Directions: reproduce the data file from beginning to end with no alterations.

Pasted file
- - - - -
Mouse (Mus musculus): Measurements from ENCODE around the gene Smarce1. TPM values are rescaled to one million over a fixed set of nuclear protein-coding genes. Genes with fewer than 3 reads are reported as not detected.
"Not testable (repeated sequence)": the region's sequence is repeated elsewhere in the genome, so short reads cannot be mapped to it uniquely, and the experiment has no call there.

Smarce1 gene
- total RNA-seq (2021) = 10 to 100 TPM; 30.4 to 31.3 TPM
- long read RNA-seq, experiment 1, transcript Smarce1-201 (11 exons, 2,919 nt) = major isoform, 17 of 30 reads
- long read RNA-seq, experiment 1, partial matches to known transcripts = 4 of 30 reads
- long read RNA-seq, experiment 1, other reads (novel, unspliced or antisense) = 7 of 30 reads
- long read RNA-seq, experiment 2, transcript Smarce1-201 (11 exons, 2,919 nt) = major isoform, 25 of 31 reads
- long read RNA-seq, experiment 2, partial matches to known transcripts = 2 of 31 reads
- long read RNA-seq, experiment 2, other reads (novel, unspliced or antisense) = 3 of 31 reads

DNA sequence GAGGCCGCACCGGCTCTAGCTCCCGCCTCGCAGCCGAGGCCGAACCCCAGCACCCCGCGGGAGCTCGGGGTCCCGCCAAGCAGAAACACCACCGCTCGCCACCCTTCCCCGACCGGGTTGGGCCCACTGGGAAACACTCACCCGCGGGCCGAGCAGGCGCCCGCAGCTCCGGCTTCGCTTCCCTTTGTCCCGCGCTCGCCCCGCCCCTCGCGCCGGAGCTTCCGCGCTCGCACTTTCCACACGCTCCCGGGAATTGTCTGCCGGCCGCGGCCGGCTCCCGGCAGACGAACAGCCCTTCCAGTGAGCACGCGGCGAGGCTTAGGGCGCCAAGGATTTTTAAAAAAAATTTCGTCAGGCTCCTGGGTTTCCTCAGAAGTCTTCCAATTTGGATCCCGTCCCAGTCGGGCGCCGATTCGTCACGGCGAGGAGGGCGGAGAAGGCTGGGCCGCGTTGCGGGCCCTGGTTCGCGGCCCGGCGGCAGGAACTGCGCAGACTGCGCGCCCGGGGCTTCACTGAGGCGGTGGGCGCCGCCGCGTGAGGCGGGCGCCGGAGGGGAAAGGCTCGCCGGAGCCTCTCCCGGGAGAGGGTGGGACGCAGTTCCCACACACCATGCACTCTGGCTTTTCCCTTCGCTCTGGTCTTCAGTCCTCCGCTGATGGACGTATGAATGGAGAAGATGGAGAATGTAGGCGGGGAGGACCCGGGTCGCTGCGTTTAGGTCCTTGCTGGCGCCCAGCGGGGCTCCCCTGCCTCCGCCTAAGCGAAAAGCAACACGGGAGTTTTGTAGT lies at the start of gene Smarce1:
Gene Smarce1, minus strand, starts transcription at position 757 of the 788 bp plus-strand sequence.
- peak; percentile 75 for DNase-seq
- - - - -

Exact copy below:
Mouse (Mus musculus): Measurements from ENCODE around the gene Smarce1. TPM values are rescaled to one million over a fixed set of nuclear protein-coding genes. Genes with fewer than 3 reads are reported as not detected.
"Not testable (repeated sequence)": the region's sequence is repeated elsewhere in the genome, so short reads cannot be mapped to it uniquely, and the experiment has no call there.

Smarce1 gene
- total RNA-seq (2021) = 10 to 100 TPM; 30.4 to 31.3 TPM
- long read RNA-seq, experiment 1, transcript Smarce1-201 (11 exons, 2,919 nt) = major isoform, 17 of 30 reads
- long read RNA-seq, experiment 1, partial matches to known transcripts = 4 of 30 reads
- long read RNA-seq, experiment 1, other reads (novel, unspliced or antisense) = 7 of 30 reads
- long read RNA-seq, experiment 2, transcript Smarce1-201 (11 exons, 2,919 nt) = major isoform, 25 of 31 reads
- long read RNA-seq, experiment 2, partial matches to known transcripts = 2 of 31 reads
- long read RNA-seq, experiment 2, other reads (novel, unspliced or antisense) = 3 of 31 reads

DNA sequence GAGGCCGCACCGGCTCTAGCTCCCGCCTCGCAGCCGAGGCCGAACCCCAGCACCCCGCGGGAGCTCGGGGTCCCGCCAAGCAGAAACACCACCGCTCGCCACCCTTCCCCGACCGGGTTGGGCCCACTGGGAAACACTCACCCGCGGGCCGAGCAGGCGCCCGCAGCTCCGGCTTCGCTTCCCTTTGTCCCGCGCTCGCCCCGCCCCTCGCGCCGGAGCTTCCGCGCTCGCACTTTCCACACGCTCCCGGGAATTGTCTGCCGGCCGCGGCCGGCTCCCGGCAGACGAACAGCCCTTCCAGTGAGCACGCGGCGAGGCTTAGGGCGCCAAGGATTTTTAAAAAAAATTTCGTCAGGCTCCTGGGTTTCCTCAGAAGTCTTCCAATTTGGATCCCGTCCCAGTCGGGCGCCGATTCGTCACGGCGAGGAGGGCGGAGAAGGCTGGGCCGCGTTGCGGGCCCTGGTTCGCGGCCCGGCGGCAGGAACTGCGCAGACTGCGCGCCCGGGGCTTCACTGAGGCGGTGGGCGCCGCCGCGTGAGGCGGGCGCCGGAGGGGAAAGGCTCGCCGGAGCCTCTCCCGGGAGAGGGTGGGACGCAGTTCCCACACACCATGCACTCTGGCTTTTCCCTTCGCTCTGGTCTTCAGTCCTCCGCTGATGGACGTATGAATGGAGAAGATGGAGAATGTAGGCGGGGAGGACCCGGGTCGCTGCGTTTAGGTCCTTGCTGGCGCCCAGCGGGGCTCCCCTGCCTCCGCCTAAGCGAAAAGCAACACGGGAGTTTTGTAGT lies at the start of gene Smarce1:
Gene Smarce1, minus strand, starts transcription at position 757 of the 788 bp plus-strand sequence.
- peak; percentile 75 for DNase-seq